Last night we hosted our first Artificial Intelligence Forum of New Zealand (AIFNZ) Connect Event in Auckland. The sold out event showcased local AI talent, provided an excellent opportunity to make connections and learn more about local AI initiatives.
Artificial intelligence (AI) Bitcoin, cybersecurity, leadership strategy and hi-tech exports are themes at this year’s Canterbury Tech Summit on 14 September in Christchurch.
In a recent Idealog interview Summit chair David Carter said technologies like AI are becoming part of everyday life as it becomes more affordable and accessible. Artificial intelligence will radically transform professional service industries like accountants and lawyers, he said. Entire industries will change, so people will need to work out how to stay relevant, he adds.
While evangelists predict human level intelligence by 2029, doomsayers say AI will bring the end of the human race! The truth is likely to lie between these extremes. However things pan out, AI is likely to have a big impact on our world.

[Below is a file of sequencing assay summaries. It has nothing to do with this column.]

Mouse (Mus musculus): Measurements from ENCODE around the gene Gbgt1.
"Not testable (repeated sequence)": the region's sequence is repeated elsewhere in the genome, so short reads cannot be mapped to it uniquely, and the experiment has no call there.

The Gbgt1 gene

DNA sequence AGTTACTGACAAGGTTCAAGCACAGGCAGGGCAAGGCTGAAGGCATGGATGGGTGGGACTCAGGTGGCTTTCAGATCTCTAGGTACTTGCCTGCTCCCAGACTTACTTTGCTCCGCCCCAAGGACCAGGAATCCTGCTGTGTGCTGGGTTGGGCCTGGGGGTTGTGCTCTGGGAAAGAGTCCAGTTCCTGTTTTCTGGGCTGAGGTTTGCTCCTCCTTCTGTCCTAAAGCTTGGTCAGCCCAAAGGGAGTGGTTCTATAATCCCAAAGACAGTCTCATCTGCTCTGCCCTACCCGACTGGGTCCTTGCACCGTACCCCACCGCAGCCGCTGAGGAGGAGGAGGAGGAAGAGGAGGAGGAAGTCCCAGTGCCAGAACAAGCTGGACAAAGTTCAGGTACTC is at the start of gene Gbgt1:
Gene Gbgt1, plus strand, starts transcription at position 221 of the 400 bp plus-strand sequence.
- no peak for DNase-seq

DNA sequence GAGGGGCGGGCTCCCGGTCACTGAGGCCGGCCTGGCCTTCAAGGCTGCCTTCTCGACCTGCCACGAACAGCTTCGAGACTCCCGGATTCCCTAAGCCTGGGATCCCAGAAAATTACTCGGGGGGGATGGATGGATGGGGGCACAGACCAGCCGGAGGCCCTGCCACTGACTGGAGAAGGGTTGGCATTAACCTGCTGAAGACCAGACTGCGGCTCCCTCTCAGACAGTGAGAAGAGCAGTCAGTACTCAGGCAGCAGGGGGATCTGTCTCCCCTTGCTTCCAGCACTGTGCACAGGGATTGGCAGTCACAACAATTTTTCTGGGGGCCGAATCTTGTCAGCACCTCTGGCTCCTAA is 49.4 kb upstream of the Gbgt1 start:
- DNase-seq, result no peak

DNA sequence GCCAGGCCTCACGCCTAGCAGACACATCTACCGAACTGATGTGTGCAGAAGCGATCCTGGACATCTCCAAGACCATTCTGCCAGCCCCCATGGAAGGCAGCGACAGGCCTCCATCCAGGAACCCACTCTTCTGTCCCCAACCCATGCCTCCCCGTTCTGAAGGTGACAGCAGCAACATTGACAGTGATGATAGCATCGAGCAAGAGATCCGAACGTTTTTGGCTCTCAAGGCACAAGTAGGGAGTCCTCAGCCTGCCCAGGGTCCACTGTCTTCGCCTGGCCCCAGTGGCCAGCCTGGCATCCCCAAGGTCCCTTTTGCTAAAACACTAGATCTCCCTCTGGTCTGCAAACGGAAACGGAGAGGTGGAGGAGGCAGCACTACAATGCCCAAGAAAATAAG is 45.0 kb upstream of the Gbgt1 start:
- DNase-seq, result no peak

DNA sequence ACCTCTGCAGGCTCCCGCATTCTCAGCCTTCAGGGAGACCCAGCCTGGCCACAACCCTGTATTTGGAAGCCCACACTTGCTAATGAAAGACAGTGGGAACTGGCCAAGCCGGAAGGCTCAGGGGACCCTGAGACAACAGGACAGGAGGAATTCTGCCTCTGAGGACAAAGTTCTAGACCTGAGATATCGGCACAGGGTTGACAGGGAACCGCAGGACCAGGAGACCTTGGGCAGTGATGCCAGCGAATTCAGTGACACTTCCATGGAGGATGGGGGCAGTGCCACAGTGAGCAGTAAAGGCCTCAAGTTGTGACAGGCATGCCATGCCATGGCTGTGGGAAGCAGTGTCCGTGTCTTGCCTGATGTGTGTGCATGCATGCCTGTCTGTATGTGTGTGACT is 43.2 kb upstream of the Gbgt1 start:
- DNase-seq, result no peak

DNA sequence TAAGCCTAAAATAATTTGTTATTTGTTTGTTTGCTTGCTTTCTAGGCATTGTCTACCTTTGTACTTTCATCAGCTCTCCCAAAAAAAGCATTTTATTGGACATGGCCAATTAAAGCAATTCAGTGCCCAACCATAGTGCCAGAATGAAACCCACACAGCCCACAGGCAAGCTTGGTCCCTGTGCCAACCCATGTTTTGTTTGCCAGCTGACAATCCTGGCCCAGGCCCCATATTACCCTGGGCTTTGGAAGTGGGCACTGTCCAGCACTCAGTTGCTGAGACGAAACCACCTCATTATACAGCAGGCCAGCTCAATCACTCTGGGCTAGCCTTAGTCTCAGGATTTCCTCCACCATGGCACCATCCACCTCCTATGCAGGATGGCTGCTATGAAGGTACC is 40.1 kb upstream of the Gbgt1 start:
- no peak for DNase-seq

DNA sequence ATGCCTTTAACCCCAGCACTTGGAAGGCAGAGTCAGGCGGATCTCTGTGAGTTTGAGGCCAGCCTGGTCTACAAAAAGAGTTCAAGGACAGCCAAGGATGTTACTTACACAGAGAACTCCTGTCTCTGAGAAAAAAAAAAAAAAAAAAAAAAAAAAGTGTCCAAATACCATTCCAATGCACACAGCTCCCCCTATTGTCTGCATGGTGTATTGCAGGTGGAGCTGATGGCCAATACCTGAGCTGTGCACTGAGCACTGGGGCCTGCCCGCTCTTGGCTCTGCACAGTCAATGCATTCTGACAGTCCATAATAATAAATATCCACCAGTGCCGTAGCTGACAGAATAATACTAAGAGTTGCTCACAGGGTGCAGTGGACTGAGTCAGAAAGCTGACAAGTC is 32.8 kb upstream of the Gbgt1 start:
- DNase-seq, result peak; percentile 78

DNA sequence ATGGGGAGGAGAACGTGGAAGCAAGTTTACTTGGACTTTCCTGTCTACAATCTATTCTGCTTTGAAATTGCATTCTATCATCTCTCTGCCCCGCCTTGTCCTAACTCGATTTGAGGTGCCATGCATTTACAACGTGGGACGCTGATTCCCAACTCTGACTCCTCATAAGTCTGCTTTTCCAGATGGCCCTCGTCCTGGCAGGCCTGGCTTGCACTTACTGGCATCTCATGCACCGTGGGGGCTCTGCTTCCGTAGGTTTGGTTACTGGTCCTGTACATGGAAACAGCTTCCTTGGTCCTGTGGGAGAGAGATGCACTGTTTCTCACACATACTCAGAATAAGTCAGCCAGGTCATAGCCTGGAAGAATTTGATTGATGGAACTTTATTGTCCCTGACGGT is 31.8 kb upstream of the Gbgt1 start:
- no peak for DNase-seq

AI is advancing at a rapid pace and currently includes agile robots, autonomous vehicles, open domain question answering, domain general action learning, visual object recognition, scene description and machine translation. With public awareness of AI growing, economists, lawyers and politicians are also engaged in dialogue. So, if AI technologies have the potential to dramatically change our society, how should we respond?
The substantial growth of the country’s umbrella tech organisation NZTech is indicative of the rapid expansion of the nation’s fastest growing industry, says its chief executive Graeme Muller.
New Zealanders are engaging with artificial intelligence (AI) on a daily basis, probably without even realising it, NZTech Graeme Muller says.
Artificial Intelligence or AI is fast being used to make people more efficient and it will touch every element of New Zealanders’ lives from better healthcare and education to faster service and more personalised products, tech leader Stu Christie says.
The future is looking bright for New Zealand businesses when they begin integrating artificial intelligence (AI) and new technologies into products, NZTech chief executive Graeme Muller says.